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Apr
28
comment Why did the Masoretes take away 100 (or 50) years from the age of the fathers at their first sons' dates of birth?
Wikipedia has a very nice table of the dates given the Masoretic, Samaritan, and Septuagint versions of Genesis. Note that there are some inconsistencies concerning who survived the flood if you take the Septuagint ages at face value.
Apr
28
comment What are the earliest dated Syriac manuscripts of the Bible?
It appears to me that the 165 date has been abandoned even among Aramaic primacists in favor of a mid 4th century date during the persecution of Shapur II in Persia. See peshitta.org/forum/… and peshitta.org/forum/viewtopic.php?t=198#p618
Apr
28
comment What are the earliest dated Syriac manuscripts of the Bible?
Certainly any manuscript that has survived for a thousand years is a treasure and of great value. I did not mean to insult the manuscript or your religious tradition.
Apr
27
answered What are the earliest dated Syriac manuscripts of the Bible?
Apr
27
comment What are the earliest dated Syriac manuscripts of the Bible?
That link says next to nothing about how it was dated to 165. It appears to be a publicity page trying to sell a book. I'd be interested in seeing any peer reviewed scholarly articles or books, whether Western or Eastern.
Apr
27
comment What language did Jesus commonly speak?
I think the evidence presented here that he would have spoken Greek is a bit flimsy. It basically hinges on him needing to do business directly with rich people in Sepphoris. But the gospels never mention Sepphoris, and we know almost nothing about the details of Jesus's business activities. It's certainly possible that he knew a little Greek, but most of the scholarly work on this point suggests that very few rural Galileans knew any significant amount of Greek.
Apr
27
comment What are the earliest dated Syriac manuscripts of the Bible?
Could you give some references for your claim that the source for the Khabouris Codex was from 165 CE? This appears to be a fringe position with little scholarly support.
Apr
13
comment Galatians 4:13: What was Paul's “infirmity of the flesh”?
Sadly we don't know and probably never will.
Mar
21
comment Would the Pharisees go to Pilate and secure the tomb on the Sabbath?
@MonicaCellio: Unfortunately, Matthew is unclear about whether it's preparation for Pesach or for the sabbath. In Mark, Jesus dies on Pesach which is described as the day of preparation for the sabbath, while in John Jesus dies on the day of preparation for Pesach (that is, at the time when the lambs were slaughtered). Matthew doesn't make it clear either way, and just says "the Day of Preparation." If you look at the previous chapter though, it appears that Matthew is following Mark's chronology, so I think he means this scene is happening on the sabbath.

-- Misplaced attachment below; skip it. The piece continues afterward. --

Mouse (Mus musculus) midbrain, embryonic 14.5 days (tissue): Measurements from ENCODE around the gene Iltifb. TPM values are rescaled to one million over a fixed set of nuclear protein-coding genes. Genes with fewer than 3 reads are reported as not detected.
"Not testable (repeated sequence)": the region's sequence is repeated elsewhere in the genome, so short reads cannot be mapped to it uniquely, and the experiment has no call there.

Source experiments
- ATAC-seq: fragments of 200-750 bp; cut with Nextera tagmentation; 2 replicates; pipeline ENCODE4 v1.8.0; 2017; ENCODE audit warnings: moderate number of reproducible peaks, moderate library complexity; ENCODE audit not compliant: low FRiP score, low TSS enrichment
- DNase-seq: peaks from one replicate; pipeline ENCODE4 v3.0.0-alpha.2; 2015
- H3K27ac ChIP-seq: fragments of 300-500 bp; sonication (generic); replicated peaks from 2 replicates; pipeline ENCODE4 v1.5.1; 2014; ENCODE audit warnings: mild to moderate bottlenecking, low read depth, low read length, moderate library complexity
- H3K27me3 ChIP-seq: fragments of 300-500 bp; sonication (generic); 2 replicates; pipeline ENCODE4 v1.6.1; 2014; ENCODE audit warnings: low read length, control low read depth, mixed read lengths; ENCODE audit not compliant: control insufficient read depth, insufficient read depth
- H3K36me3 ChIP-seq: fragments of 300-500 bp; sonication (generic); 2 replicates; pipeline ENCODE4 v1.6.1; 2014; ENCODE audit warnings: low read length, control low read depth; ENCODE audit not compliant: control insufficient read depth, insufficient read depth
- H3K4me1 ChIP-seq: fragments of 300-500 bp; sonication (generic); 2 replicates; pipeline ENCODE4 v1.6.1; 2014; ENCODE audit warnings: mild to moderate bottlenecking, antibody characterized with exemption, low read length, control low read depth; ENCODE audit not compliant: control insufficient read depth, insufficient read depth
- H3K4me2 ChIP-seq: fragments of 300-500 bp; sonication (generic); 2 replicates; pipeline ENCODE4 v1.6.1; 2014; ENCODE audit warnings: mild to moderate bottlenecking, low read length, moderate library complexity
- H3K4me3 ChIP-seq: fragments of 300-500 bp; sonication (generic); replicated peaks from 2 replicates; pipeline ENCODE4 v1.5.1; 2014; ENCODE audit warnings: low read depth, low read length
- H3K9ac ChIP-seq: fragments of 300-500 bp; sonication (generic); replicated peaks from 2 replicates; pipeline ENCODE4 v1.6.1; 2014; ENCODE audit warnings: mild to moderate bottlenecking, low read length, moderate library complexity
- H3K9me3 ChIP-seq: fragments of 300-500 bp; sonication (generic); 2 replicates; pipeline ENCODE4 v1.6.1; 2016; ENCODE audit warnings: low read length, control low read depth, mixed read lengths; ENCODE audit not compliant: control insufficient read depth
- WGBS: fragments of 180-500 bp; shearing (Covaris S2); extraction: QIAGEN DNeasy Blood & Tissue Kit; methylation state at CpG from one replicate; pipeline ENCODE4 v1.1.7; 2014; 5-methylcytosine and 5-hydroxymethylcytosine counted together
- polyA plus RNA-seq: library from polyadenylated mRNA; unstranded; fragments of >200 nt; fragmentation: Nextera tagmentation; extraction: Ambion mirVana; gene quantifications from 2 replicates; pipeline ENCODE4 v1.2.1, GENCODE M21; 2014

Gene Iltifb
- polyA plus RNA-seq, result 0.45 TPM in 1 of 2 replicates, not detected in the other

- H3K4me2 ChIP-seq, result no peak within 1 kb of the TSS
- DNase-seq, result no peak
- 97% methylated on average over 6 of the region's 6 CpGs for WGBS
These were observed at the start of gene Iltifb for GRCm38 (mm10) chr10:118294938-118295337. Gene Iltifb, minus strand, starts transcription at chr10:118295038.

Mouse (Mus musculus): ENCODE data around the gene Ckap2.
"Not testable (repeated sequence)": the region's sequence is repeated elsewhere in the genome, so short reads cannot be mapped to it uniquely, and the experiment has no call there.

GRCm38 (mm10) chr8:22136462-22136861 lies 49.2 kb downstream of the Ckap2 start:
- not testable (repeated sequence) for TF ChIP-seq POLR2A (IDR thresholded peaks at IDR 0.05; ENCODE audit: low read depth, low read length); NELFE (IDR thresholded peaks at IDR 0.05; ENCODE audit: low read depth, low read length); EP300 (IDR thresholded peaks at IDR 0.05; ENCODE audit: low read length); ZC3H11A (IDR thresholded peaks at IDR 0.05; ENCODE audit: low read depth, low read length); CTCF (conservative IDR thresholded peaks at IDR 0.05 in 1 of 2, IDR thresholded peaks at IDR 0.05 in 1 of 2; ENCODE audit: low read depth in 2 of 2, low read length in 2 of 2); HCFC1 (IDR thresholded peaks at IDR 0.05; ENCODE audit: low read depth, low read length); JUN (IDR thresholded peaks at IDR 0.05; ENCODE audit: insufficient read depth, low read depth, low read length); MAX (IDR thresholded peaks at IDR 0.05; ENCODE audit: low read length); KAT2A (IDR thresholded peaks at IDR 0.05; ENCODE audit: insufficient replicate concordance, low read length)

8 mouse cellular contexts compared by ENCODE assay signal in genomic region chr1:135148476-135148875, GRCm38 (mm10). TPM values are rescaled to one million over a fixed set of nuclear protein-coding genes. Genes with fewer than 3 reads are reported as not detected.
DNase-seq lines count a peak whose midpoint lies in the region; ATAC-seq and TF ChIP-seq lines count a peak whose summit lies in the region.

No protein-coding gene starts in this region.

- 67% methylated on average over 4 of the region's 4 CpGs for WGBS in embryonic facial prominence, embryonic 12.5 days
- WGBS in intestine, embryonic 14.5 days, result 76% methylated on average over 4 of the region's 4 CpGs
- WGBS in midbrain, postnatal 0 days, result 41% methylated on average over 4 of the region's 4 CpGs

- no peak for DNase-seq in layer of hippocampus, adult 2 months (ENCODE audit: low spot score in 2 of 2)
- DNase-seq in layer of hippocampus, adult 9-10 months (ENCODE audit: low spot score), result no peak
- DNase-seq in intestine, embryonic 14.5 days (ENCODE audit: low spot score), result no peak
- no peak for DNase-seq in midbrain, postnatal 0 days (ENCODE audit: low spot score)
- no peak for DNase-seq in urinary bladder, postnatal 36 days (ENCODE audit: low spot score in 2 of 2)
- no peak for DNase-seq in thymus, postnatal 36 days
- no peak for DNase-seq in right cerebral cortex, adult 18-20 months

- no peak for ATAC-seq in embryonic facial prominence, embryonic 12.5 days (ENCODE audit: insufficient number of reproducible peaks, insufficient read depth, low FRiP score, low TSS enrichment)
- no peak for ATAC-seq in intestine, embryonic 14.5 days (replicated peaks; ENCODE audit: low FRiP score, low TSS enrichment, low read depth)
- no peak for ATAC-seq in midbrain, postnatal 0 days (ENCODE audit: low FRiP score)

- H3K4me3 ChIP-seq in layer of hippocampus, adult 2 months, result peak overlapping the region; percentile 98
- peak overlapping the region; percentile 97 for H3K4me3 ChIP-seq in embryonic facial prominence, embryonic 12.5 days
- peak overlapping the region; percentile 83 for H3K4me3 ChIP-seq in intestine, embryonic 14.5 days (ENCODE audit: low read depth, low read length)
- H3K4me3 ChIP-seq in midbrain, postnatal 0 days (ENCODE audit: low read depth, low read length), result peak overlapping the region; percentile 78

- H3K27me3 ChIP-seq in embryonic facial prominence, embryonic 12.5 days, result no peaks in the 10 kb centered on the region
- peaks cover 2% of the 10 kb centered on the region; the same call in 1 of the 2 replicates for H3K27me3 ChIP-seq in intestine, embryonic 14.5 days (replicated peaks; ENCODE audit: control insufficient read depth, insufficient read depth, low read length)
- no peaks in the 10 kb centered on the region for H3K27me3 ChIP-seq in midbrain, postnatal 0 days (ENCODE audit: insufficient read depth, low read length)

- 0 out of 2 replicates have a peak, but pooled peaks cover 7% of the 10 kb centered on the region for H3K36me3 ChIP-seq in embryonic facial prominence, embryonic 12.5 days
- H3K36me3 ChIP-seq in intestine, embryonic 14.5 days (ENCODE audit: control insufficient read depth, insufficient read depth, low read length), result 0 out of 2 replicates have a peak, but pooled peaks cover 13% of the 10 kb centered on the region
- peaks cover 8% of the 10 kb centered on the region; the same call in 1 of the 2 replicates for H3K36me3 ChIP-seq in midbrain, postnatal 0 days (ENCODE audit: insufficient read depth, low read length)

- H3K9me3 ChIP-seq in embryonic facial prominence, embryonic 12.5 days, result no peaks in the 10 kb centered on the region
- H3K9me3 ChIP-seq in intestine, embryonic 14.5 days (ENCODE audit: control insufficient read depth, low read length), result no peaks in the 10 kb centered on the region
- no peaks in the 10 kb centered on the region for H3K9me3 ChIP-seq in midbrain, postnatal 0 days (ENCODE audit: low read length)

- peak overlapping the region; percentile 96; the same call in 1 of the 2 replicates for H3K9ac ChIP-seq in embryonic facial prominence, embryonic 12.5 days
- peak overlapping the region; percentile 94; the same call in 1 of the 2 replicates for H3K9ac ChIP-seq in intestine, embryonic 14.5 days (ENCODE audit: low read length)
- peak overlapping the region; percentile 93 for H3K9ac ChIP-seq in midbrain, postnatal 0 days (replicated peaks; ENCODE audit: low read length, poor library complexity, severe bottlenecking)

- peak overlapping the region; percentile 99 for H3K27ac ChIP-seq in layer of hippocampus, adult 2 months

Mar
19
comment Redaction criticism and grammatical-historical hermeneutics
Yeah, that sounds overcomplicated, and unlikely. Though the theory that 2 Cor. is two letters (in reverse chronological order) is simpler and more popular.
Mar
17
comment Redaction criticism and grammatical-historical hermeneutics
I'm a little confused about your remark on sources for Paul's letters. Certainly there are some non-controversial claims of that form (II Thes., whether authentic or not, clearly has I Thes. as a source if only from memory), and some less sure but hardly "unbelievable" ones (the "Philippian hymn" could certainly be a quote without tearing apart any arguments). What are the "unbelievable" claims you're referring to?
Mar
16
comment What language(s) would the Jewish Christians in the various Macedonian cities have spoken?
This is a solid answer, in that it correctly gives the consensus of all experts. But I think in the context of recent questions about Aramaic primacy, it would be nice to have an answer which mentions some of the documentary evidence which has lead experts to this conclusion.
Mar
15
comment What arguments exist that would refute the theory concerning Aramaic primacy of the New Testament?
As a side point, I would avoid making arguments that rely on that fragment of Mark since (as we saw from the Jesus's Wife papyrus) early impressions of things in private hands often don't pan out. Of course, here your argument doesn't really rely on that fragment.
Mar
11
comment What signs does Q show of stages of composition?
My impression is that a lot of scholars share your skepticism. It's hard enough to solidly identify compositional history in documents that we actually have.
Mar
10
answered What is the relationship between the Synoptics and the Gospel of Thomas?
Mar
10
answered Should Q be considered a Gospel?
Mar
5
comment Was the word ἐπιούσιον used prior to the Lord's prayer? What does it mean?
Since Metzger wrote that, the original papyrus mentioned by Sayce was located in one of Yale's collections. Indeed it had been mistranscribed. See M. Nijman and K. A. Worp. "ΕΠΙΟΥΣΙΟΣ in a documentary papyrus?". Novum Testamentum XLI (1999) 3 (July), p. 231-234.
Mar
5
revised Why does the Septuagint contain non-Tanakh books?
edited body
Mar
4
answered Why does the Septuagint contain non-Tanakh books?
Mar
1
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